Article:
• retirebyforty January 14, 2019, 5:39 am

      That’s a great suggestion. But I think you need to spend 2-3 months there so your body can adjust. The humidity becomes more tolerable as you stay longer. Thanks!

  • Young And The Invested January 14, 2019, 4:58 am

    Have you been to New Orleans during the summer, Joe? Is it as hot and humid as it is here? The humidity is quite intense here- walk outside in the morning and within minutes your shirt sticks to your back and you feel the need to shower all over again. The only way to survive is by being indoors in the artificial A/C. I wonder if Chiang Mai is anything like that. If so, hard pass.

    But the cost of living there sounds a lot better than New Orleans. We’re not extravagantly expensive. We’re probably closer to the national average in terms of cost. Regardless, geoarbitraging from Portland to somewhere more affordable would be a smart decision if you can handle it. I’m not sure where we would retire, honestly. We’d likely keep our place and just travel extensively.

    • retirebyforty January 14, 2019, 5:41 am

      We visited in September. It wasn’t too bad then. But, I think it’s probably a similar level of humidity.
      Chiang Mai isn’t too bad right now, but it will get hotter and more humid soon. Winter is very nice there.
      We’ll continue looking at different places. Portland is still pretty nice, but there are many nice places in the US. It really depends on families…

  • Tom @ Dividends Diversify January 14, 2019, 5:07 am

    Interesting perspective Joe. I have not seriously considered moving to a foreign land. I will stick to the states. Tom

    • retirebyforty January 14, 2019, 5:42 am

      That’s a good choice. If you enjoy it here, then it’ll be hard to change.
      Thailand is nice, but it’s a lot different than the US. In the US, everything is predictable.
      Thailand is a lot more chaotic.

      • Joe January 14, 2019, 9:50 am

        It’s interesting that you said Thailand is a lot more chaotic, I’m wondering in what ways? It seems that cost of living there is more stable than in the US, is that true? Thailand doesn’t have skyrocketing costs for housing, tuition, healthcare, entertainment, dining out like in the US right?

        • retirebyforty January 14, 2019, 5:15 pm

          For example, the sidewalks are all a mess. You have to walk on the road sometime and people just cross the street wherever they can. The fresh market is super busy. There are motorcycles, push carts, and people everywhere. It’s just less organized here.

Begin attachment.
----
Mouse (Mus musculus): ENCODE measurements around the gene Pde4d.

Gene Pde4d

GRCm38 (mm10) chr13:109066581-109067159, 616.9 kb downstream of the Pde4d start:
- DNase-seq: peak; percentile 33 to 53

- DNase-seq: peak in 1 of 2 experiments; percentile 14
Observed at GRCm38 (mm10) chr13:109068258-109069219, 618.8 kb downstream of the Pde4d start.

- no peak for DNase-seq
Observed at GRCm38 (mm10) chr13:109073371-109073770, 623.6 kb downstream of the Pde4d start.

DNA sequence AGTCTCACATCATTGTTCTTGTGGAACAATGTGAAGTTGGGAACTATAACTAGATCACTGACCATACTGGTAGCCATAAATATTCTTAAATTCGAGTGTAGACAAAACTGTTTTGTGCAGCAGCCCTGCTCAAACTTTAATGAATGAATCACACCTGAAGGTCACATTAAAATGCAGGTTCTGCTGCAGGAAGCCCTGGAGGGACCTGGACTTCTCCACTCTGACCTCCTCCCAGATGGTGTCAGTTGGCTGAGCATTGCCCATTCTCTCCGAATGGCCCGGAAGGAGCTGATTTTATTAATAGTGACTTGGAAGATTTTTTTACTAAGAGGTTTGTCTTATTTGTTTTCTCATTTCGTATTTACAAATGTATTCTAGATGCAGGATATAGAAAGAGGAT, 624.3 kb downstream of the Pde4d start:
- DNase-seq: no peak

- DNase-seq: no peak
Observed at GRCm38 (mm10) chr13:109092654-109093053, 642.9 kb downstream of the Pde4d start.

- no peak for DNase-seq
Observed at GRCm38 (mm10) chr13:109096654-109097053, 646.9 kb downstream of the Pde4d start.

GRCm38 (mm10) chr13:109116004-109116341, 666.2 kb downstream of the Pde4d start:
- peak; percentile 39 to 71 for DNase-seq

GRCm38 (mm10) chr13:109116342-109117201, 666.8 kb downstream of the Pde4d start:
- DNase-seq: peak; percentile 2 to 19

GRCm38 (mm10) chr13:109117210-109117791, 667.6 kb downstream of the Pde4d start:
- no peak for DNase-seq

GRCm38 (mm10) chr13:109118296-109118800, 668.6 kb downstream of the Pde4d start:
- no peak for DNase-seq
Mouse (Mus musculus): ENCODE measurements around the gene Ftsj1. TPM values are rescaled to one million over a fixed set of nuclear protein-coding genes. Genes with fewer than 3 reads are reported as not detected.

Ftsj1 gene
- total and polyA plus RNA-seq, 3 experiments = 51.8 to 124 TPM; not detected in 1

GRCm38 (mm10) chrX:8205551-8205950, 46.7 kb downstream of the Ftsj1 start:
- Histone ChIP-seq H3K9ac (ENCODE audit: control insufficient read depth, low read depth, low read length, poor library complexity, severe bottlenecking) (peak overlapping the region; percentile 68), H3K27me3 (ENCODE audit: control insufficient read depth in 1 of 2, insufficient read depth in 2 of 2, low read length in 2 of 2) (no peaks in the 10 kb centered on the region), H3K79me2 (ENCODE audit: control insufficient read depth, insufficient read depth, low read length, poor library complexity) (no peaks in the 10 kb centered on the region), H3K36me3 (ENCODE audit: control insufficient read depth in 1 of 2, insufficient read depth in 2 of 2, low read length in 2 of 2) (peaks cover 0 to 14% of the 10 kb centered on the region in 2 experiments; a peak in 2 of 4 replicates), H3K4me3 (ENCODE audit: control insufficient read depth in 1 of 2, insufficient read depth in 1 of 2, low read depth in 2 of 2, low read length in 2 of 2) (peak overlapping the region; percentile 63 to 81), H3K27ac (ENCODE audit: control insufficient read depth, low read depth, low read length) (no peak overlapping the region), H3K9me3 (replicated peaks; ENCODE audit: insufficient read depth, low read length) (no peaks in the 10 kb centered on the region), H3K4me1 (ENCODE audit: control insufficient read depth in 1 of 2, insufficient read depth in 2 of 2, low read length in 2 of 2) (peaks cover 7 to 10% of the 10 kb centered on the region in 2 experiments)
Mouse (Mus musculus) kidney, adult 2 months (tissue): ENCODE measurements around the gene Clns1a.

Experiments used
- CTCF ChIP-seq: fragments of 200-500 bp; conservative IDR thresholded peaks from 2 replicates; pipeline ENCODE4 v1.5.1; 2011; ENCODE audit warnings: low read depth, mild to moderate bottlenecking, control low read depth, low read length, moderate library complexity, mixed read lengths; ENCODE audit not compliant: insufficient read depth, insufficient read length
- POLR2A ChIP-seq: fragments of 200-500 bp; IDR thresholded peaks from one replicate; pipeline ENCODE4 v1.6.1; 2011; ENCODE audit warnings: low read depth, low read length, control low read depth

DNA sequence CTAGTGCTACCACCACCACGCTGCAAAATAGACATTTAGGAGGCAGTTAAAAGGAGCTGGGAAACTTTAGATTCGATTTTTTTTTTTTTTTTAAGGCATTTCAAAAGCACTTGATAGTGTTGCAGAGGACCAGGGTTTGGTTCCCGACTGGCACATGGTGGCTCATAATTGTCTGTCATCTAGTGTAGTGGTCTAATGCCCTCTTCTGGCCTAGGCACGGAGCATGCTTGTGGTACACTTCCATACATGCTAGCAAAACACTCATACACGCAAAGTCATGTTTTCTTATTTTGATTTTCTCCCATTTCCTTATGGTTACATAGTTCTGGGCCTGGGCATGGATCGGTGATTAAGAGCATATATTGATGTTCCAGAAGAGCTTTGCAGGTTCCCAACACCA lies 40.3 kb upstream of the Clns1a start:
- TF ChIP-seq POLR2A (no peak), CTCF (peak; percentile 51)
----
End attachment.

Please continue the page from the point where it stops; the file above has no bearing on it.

I don’t think the cost of living is more stable than in the US. The housing price seems to be increasing in Chiang Mai. Healthcare is more stable because there is cheap government care. My dad thinks everything is getting more expensive. It’s hard to say how inflation compares to the US. Probably on par…

  • Yanisimo January 14, 2019, 6:00 am

    I just learned yesterday that if I choose to retire in Mexico instead of the US, then I can retire in 8 years instead of 17!! That cuts my required work time in half! Most of my family is in Mexico, but unfortunately they live in the middle of nowhere, so I doubt I can convince the husband to move. Still… this is the first time that I saw the effect of geo-arbitrage in numbers. Very impressive.

    • retirebyforty January 14, 2019, 5:00 pm

      That’s great. Maybe you can live in a nicer city in Mexico. You don’t have to live right near your family, right?

  • Pennypincher January 14, 2019, 6:15 am

    Under ten bucks a month for unlimited data? I’ll be right over!
    This digital nomad stuff is very interesting.
    More pics please!

    • retirebyforty January 14, 2019, 5:01 pm

      I took mostly tourist pictures. 🙂 Let me look through them.

  • Lazy Man and Money January 14, 2019, 6:28 am

    I would have never thought about Thailand if you hadn’t mentioned it. I don’t think it would work for me due to the culture shock and language barrier. The tiered pricing might hit me as I look like one.

    I’d be curious if the libraries offer free wifi like some of the coffee shops. In the US, I like working at libraries more where I can bring my own cheap drink and I’m not feeling guilty for not purchasing anything.

    I do like the idea of living in Spain for 3 months over a summer school break. That’s not for digital nomad cost of living purposes, but broaden the family culturally. We could also look to do something in Central or South America.